As much as I hope and pray that Cardinal Pell will prevail in his quest for truth and justice, I also hope that in these present moments – which neither of us can control – he will join me in the sacrificial offering of our priesthood and our imprisonment for the life of the Church and the hearts of believers who are wounded in this time of crisis. I am unable to write to Cardinal Pell directly. I hope someone among our readers will send him this message. (Please let us know in a comment so he doesn’t get multiple copies of it.)
I also hope and pray, and urge with the meager voice that is given to me, that the Church will not abandon Cardinal Pell to this fate. Pontius Pilate scandalized humanity for all time when he washed his hands of the Blood of Christ. The Church must now emulate Jesus rather than Pilate in this. We priests who have faced the scourge of falsehood know only too well the great harm done to the people of God when our spiritual leaders assume the demeanor of Pilate. There was a lasting wound when “The Chief Priests Answered: ‘We Have No King but Caesar.’”
Many Catholics have felt demoralized by the abuse crisis, but now there is a troubling spinoff: the abuse of the abuse crisis. Around the world, the Catholic Church is being unjustly singled out for ridicule, disrespect, and special sanctions as the Church and priests are held to standards for which no other institution is held accountable. The Church is shamed in the public square for not acting in 1950 as it would today.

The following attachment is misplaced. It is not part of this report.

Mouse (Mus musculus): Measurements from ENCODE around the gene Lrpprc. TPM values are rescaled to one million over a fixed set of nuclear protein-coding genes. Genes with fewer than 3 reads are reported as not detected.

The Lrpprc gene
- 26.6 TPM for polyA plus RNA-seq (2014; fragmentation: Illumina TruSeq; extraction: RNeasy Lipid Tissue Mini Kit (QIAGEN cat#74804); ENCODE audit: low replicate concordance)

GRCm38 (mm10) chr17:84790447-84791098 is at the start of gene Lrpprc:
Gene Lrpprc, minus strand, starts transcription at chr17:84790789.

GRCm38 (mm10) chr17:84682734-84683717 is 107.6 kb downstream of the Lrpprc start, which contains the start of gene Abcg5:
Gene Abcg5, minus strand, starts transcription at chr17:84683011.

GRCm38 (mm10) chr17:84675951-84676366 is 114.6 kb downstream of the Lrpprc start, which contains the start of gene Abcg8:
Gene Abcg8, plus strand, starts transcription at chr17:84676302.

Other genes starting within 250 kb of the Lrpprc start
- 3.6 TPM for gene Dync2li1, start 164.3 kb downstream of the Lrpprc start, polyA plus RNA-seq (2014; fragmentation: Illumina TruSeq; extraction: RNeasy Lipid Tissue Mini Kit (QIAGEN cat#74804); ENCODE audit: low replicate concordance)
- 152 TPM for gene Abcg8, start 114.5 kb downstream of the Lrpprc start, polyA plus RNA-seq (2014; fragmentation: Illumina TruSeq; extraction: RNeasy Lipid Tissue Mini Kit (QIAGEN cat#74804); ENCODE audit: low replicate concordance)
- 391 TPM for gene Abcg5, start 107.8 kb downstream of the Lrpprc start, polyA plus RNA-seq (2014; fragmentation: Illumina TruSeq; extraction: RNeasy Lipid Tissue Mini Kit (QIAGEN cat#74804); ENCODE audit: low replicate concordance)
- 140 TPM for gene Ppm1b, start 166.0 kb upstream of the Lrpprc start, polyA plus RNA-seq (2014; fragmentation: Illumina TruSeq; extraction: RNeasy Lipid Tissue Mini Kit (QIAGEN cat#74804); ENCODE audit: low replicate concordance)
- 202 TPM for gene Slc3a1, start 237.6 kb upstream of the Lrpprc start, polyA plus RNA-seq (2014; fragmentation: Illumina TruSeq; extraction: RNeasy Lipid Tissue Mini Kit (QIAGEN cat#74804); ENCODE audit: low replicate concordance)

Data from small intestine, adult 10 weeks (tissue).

Many Catholics have felt betrayed and hurt by revelations that some of their spiritual leaders behaved more like predators than priests. Many feel equally betrayed when some of their priests are exposed as self-serving narcissists. A recent post by William Mahoney, Ph.D. at ChurchMilitant.com tells the sad story of two priests, one from my diocese and one from a neighboring diocese, who have abandoned their parishes.
Letters to their former parishioners written after the fact were filled with narcissistic obsession about their own needs “to completely heal” from unnamed deprivations. After assuring their parishioners in their letters that they may return as “better priests” they moved to Minnesota and entered into a same-sex “marriage.”
I wrote about the link between homosexuality and narcissism, and the threat that the latter especially poses to the priesthood, in “Cardinal Theodore McCarrick and the Homosexual Matrix.” Do not think for a moment that such betrayals are unique to the priesthood. A full eighty percent of the young men around me in this prison were also abandoned by their fathers. Our culture is not having a crisis of priesthood. It is having a crisis of manhood.